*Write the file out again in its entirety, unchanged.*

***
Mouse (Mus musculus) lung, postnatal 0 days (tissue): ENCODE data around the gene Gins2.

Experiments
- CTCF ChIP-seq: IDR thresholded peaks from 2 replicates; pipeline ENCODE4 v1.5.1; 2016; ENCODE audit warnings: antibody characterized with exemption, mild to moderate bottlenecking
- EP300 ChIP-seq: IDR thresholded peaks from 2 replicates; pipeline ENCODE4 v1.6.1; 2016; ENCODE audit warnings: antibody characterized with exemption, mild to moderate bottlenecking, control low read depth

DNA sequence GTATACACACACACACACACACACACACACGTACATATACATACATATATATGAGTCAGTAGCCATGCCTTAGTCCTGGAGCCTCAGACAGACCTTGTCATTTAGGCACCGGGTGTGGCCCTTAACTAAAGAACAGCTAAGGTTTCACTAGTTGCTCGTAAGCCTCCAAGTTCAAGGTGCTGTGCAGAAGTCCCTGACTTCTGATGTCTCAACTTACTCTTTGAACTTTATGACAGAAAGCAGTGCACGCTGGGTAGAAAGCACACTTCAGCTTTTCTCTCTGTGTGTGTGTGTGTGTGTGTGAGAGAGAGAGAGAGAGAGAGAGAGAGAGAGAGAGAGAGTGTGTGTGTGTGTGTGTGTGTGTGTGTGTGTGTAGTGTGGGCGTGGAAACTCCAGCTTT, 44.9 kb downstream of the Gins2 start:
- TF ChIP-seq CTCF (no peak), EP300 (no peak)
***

Mouse (Mus musculus) lung, postnatal 0 days (tissue): ENCODE data around the gene Gins2.

Experiments
- CTCF ChIP-seq: IDR thresholded peaks from 2 replicates; pipeline ENCODE4 v1.5.1; 2016; ENCODE audit warnings: antibody characterized with exemption, mild to moderate bottlenecking
- EP300 ChIP-seq: IDR thresholded peaks from 2 replicates; pipeline ENCODE4 v1.6.1; 2016; ENCODE audit warnings: antibody characterized with exemption, mild to moderate bottlenecking, control low read depth

DNA sequence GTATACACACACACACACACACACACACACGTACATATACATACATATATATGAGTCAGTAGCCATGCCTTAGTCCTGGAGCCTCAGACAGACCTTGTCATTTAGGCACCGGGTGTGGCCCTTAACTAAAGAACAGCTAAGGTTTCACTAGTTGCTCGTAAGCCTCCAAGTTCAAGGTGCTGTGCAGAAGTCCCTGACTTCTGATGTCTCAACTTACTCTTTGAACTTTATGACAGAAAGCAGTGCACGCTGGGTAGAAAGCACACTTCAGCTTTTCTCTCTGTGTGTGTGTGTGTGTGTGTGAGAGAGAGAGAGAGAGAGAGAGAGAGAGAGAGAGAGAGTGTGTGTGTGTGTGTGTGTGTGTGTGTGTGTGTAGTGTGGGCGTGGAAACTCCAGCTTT, 44.9 kb downstream of the Gins2 start:
- TF ChIP-seq CTCF (no peak), EP300 (no peak)